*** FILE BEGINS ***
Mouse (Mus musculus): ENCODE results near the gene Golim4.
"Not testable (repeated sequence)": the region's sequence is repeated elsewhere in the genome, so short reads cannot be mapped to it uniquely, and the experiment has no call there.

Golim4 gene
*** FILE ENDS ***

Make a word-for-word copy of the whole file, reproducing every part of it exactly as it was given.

Mouse (Mus musculus): ENCODE results near the gene Golim4.
"Not testable (repeated sequence)": the region's sequence is repeated elsewhere in the genome, so short reads cannot be mapped to it uniquely, and the experiment has no call there.

Golim4 gene